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About Us

We are a Washington team started this year by Roya Amini-Naieni and Anna Vasyura. Our name comes from Tesla STEM High School and International High School, the schools which the majority of team members come from. Our team consists of high school students from 7 schools and all grade levels. We work out of SoundBio Lab in Seattle, WA. Our first year as a team, we had a blast exploring the tenets and practices of synthetic biology together!









Human Practices



Our Project

The production of PCBs has been banned in the United States because of possible impact on animal and human health, yet the harmful molecules still contaminate our waters today. Our project involves transferring genes responsible for producing PCB-dechlorinating enzymes from the anaerobic D. mccartyi bacterium, in which they're naturally found, into E.coli, an easier-to-work-with bacterium.

We will be transferring three different genetic variants of the PCB dechlorinating enzyme and will face many challenges in producing the working enzymes. The enzymes probably use norpseudo-B12 as a cofactor, a compound E. coli doesn't naturally create. We are currently researching ways to introduce this into the environment of the E.coli expressing the proteins. The working enzymes also contain iron-sulfer clusters, which will be destroyed upon exposure to oxygen, as the original organism is anaerobic. We are currently looking into different and easy ways to grow E.coli anaerobically and ways to combat this issue. D. mccartyi's membrane is also archea-like and dissimilar to E.coli's membrane, which may cause complications with expression and localization. The enzymes are also transmembrane proteins, which may pose problems.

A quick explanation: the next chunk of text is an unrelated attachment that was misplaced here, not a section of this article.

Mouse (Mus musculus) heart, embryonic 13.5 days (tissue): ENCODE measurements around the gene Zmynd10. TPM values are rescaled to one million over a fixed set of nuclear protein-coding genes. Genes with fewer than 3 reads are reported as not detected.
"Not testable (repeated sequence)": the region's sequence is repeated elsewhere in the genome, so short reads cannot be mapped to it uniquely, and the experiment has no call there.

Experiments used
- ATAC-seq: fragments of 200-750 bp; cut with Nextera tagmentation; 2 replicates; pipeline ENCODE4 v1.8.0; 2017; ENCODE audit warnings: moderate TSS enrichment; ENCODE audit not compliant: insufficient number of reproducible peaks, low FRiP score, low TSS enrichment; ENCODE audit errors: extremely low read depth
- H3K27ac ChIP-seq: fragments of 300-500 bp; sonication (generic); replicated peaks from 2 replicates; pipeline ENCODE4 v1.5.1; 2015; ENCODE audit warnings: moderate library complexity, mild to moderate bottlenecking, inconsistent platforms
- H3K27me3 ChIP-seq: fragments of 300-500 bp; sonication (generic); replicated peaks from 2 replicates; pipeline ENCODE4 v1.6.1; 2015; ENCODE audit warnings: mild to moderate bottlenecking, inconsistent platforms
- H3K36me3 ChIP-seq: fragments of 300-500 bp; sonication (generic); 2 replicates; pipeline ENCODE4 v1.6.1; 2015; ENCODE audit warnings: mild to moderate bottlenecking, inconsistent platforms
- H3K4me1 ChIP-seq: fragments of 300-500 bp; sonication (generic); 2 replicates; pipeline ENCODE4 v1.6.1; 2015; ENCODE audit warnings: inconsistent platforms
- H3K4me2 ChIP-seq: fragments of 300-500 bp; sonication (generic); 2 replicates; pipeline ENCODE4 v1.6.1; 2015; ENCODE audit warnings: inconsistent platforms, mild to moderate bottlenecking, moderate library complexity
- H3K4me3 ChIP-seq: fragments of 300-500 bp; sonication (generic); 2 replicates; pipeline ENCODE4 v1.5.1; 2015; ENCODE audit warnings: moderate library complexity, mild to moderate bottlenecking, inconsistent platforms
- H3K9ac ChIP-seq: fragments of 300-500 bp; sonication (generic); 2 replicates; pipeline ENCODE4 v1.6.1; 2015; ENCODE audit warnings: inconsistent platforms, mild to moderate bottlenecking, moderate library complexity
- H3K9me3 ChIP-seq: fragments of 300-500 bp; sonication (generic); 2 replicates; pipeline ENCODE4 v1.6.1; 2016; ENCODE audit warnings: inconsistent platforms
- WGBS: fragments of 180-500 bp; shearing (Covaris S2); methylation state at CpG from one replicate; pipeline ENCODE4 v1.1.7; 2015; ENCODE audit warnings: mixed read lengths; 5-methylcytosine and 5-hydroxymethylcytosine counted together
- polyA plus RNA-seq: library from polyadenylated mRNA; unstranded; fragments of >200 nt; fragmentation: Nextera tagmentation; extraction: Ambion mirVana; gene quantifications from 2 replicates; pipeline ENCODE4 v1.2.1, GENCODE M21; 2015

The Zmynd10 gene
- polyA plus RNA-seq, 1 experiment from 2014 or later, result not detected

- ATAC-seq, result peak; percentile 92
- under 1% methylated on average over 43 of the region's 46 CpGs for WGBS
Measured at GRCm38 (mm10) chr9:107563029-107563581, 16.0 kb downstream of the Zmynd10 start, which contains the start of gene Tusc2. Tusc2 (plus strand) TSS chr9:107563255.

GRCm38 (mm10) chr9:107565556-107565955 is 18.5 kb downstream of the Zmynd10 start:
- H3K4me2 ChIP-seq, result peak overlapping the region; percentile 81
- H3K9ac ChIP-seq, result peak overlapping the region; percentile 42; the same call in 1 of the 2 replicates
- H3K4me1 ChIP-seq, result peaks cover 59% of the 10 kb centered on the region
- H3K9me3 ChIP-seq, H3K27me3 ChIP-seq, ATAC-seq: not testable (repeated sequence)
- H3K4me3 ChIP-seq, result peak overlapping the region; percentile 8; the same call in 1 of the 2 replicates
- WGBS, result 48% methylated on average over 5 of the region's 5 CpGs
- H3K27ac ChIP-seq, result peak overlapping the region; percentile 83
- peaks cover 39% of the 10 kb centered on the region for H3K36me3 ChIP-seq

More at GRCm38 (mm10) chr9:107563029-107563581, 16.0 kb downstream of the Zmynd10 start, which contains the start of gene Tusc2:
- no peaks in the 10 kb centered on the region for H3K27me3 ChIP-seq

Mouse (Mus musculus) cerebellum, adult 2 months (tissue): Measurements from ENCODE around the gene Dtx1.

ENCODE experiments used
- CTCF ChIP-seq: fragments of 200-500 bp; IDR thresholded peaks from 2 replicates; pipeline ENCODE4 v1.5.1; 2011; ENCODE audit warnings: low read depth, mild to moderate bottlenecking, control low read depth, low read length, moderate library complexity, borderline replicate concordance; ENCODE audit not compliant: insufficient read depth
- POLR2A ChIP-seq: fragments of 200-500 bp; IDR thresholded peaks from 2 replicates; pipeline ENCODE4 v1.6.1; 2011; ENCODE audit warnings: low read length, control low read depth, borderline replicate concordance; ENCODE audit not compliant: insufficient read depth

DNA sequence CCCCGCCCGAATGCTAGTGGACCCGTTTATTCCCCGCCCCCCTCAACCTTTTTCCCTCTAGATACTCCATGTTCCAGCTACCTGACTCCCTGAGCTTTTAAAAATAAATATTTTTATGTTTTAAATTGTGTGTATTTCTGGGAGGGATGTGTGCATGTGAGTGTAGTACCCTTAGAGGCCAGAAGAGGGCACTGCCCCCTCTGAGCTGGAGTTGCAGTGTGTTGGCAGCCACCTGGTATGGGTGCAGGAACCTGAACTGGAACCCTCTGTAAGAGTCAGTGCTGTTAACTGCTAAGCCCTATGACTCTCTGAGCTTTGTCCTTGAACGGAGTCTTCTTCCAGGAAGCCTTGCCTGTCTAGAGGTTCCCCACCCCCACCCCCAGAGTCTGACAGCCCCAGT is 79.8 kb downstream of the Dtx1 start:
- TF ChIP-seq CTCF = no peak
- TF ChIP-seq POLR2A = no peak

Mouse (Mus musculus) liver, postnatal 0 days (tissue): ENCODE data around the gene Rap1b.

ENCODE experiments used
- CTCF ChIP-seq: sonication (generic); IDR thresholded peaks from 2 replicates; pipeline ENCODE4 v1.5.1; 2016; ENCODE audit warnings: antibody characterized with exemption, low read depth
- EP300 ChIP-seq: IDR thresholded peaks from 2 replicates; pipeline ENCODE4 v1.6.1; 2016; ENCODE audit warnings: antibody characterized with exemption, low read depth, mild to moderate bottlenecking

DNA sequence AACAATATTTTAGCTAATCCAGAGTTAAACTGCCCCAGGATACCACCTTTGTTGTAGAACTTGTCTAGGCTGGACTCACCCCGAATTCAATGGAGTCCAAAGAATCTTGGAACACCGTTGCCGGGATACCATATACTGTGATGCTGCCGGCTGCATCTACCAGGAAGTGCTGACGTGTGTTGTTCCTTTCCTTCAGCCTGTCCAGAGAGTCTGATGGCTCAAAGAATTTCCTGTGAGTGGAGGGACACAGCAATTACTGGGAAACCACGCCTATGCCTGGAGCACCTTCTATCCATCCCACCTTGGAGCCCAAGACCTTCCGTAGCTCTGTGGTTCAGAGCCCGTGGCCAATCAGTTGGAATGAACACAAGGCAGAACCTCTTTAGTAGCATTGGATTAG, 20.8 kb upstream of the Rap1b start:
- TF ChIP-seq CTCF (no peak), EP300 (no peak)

We will be contacting other labs with higher biosafety levels due to the toxicity of PCBs, to test out our system. We are currently working in lab to transfer our synthesized genetic circuits to E.coli bacteria while we research ways to solve the potential problems listed above. We have also included His tags in our genetic circuits and have partnered with the Baker Lab at the University of Washington to analyze our PCB dechlorinating enzymes in the future.